Last year, the guy who hired Bill moved on to a new job in Hawaii. He left behind a huge collection of euro coins, which he donated to everyone he worked with. The coins were all counted and it came to the euro equivalent of about $800, which was used to pay for last night’s gathering at a biergarten (and, in fact, not all of the money was spent). It was a farewell dinner of sorts, since the company Bill has been working for lost its contract and many of the people who have been working with Bill are moving on to new jobs and/or locations.
We arrived too late to sit at the table that was already started, so we sat at a second table that had been reserved. Soon we were joined by another couple, the male half of whom will continue to be Bill’s co-worker because they were both hired by the new company that is taking over. The first thing that happened was the guy came up, looked at me, and said “Who do you belong to?”
I answered that I am Bill’s wife. He then made some crack about my being the daughter of the other guy sitting across from me. I’m not really sure what that was all about. Bill had told me a bit about this guy being a bit obnoxious and full of himself, so I wasn’t that surprised at his comment. This guy also referred to me as “Jen”, when I introduced myself as “Jenny”. That also happens to be a pet peeve of mine, when someone takes it upon themselves to change my name, especially when they’ve just met me.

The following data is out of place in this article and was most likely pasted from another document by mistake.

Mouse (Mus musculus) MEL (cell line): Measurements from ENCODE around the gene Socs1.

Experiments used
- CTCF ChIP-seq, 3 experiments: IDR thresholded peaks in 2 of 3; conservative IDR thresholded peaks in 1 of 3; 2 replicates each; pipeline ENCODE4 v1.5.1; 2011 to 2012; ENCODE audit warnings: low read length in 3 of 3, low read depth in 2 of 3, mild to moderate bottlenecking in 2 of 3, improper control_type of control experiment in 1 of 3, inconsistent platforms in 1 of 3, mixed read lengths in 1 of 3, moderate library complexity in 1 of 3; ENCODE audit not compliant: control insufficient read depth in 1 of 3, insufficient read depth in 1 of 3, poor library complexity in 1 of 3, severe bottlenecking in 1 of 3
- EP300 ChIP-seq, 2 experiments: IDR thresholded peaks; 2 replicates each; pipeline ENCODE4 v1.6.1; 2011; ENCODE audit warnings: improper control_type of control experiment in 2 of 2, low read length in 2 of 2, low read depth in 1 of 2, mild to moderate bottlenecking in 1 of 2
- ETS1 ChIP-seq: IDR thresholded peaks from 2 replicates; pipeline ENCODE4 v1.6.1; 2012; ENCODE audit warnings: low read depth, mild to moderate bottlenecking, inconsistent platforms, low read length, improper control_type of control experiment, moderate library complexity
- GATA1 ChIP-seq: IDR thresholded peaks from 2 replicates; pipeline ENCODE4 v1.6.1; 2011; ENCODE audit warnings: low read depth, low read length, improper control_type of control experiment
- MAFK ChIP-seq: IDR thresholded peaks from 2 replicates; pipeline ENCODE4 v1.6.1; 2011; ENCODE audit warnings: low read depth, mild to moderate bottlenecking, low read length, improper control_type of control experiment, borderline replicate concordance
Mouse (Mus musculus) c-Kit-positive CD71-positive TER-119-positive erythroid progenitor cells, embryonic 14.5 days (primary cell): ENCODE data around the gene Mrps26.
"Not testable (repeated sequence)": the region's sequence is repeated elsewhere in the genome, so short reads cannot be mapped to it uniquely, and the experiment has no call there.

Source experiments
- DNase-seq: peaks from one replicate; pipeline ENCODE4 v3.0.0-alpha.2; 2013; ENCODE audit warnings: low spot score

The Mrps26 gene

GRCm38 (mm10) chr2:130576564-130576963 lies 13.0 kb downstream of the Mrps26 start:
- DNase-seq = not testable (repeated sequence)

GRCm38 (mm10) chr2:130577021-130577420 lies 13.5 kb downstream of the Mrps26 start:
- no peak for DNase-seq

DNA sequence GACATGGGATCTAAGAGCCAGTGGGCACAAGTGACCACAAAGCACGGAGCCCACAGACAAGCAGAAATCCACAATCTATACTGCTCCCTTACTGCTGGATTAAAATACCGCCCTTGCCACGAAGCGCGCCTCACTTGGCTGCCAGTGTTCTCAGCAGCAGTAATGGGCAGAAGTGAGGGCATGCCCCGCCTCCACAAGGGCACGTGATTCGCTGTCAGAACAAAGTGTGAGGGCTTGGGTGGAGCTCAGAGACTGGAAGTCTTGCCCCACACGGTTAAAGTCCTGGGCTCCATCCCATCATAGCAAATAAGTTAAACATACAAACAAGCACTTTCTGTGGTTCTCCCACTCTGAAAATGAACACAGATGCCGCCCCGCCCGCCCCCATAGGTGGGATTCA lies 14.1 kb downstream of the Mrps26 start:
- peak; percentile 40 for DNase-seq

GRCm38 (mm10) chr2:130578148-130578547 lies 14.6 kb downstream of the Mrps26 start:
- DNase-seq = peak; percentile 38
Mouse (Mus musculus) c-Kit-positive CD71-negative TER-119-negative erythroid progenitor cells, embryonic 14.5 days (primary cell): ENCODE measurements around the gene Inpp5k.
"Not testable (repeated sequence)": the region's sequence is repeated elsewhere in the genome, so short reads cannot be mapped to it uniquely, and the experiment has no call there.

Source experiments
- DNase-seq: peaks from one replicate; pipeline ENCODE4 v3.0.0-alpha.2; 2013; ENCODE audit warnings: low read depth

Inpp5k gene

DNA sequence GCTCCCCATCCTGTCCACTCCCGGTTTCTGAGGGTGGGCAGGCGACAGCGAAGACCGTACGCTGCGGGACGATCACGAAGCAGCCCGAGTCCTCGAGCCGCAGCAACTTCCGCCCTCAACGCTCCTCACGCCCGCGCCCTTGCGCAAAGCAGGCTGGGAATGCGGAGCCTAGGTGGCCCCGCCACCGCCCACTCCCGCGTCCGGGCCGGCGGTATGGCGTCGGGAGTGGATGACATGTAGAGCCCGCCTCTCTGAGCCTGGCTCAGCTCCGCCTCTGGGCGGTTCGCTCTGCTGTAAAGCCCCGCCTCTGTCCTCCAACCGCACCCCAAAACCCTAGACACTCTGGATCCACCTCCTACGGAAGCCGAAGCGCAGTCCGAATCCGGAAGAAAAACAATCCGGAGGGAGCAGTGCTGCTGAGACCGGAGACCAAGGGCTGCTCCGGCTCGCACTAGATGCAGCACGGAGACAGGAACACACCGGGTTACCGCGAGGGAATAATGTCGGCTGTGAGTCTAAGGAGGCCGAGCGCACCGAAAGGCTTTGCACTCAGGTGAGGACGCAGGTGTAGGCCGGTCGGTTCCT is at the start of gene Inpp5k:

I noticed his wife sitting in the corner with their son, whom I had met before. He is a very bright kid for his age and already speaks German pretty well. I could tell he is the apple of his mother’s eye. She was doting on him quite a bit.
As the evening wore on, Bill and I found ourselves talking about different subjects, including one of the Space A “hops” we took a few years ago. Bill told everyone about how we landed in Georgia after an overseas flight from Germany. We were really jet lagged. He’d gone out to get us some dinner. I would have been just fine with something from the nearby Wendy’s, but Bill decided to go the extra mile. He noticed a restaurant across the street and ordered take out. He brought back steaks, not realizing that they had been smothered with mushrooms.